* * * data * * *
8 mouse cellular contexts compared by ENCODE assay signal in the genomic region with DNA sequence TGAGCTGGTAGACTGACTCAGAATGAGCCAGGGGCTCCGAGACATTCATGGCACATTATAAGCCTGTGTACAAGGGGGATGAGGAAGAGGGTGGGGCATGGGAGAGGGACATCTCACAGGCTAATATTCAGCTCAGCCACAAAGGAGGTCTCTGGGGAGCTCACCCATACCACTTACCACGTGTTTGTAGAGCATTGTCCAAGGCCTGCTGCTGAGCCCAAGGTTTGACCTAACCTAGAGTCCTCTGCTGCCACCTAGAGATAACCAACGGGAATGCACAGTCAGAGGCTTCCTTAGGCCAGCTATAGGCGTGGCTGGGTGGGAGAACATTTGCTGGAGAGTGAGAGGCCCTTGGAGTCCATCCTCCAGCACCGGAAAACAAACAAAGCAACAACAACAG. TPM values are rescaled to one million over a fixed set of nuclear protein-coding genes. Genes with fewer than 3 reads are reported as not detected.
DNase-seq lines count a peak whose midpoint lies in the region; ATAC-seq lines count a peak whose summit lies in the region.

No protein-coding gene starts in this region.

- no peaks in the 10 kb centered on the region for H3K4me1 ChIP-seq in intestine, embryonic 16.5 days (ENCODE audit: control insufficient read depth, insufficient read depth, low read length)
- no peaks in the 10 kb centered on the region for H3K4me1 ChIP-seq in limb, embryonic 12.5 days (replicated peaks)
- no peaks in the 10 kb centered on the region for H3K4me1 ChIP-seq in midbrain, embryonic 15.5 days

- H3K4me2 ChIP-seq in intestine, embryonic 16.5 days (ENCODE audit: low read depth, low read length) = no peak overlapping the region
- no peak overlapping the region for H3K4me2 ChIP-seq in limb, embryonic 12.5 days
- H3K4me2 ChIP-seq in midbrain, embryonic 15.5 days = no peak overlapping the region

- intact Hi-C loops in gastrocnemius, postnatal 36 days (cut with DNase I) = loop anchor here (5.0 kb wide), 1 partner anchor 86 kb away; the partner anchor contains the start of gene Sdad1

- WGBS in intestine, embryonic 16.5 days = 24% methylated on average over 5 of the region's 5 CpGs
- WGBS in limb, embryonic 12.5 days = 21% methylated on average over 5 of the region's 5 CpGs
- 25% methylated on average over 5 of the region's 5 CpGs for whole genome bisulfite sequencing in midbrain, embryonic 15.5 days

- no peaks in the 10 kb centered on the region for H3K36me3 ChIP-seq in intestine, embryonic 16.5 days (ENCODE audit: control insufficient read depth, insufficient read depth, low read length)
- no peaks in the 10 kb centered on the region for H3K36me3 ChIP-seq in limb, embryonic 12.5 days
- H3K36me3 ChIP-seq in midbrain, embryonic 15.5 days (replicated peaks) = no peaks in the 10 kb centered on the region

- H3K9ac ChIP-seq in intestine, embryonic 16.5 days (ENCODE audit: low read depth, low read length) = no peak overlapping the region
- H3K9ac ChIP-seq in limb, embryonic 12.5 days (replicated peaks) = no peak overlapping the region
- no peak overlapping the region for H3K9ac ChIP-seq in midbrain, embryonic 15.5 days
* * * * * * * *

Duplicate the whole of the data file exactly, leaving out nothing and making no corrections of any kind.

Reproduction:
8 mouse cellular contexts compared by ENCODE assay signal in the genomic region with DNA sequence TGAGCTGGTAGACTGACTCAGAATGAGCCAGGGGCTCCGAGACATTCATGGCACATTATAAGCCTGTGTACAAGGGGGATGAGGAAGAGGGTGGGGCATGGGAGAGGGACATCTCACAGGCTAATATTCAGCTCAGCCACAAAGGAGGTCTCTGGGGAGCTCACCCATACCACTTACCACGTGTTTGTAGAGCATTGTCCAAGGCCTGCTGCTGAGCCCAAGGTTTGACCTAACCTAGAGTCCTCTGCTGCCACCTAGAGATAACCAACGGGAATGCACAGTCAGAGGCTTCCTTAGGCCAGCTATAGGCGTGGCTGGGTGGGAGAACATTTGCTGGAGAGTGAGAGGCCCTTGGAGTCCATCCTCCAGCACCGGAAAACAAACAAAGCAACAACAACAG. TPM values are rescaled to one million over a fixed set of nuclear protein-coding genes. Genes with fewer than 3 reads are reported as not detected.
DNase-seq lines count a peak whose midpoint lies in the region; ATAC-seq lines count a peak whose summit lies in the region.

No protein-coding gene starts in this region.

- no peaks in the 10 kb centered on the region for H3K4me1 ChIP-seq in intestine, embryonic 16.5 days (ENCODE audit: control insufficient read depth, insufficient read depth, low read length)
- no peaks in the 10 kb centered on the region for H3K4me1 ChIP-seq in limb, embryonic 12.5 days (replicated peaks)
- no peaks in the 10 kb centered on the region for H3K4me1 ChIP-seq in midbrain, embryonic 15.5 days

- H3K4me2 ChIP-seq in intestine, embryonic 16.5 days (ENCODE audit: low read depth, low read length) = no peak overlapping the region
- no peak overlapping the region for H3K4me2 ChIP-seq in limb, embryonic 12.5 days
- H3K4me2 ChIP-seq in midbrain, embryonic 15.5 days = no peak overlapping the region

- intact Hi-C loops in gastrocnemius, postnatal 36 days (cut with DNase I) = loop anchor here (5.0 kb wide), 1 partner anchor 86 kb away; the partner anchor contains the start of gene Sdad1

- WGBS in intestine, embryonic 16.5 days = 24% methylated on average over 5 of the region's 5 CpGs
- WGBS in limb, embryonic 12.5 days = 21% methylated on average over 5 of the region's 5 CpGs
- 25% methylated on average over 5 of the region's 5 CpGs for whole genome bisulfite sequencing in midbrain, embryonic 15.5 days

- no peaks in the 10 kb centered on the region for H3K36me3 ChIP-seq in intestine, embryonic 16.5 days (ENCODE audit: control insufficient read depth, insufficient read depth, low read length)
- no peaks in the 10 kb centered on the region for H3K36me3 ChIP-seq in limb, embryonic 12.5 days
- H3K36me3 ChIP-seq in midbrain, embryonic 15.5 days (replicated peaks) = no peaks in the 10 kb centered on the region

- H3K9ac ChIP-seq in intestine, embryonic 16.5 days (ENCODE audit: low read depth, low read length) = no peak overlapping the region
- H3K9ac ChIP-seq in limb, embryonic 12.5 days (replicated peaks) = no peak overlapping the region
- no peak overlapping the region for H3K9ac ChIP-seq in midbrain, embryonic 15.5 days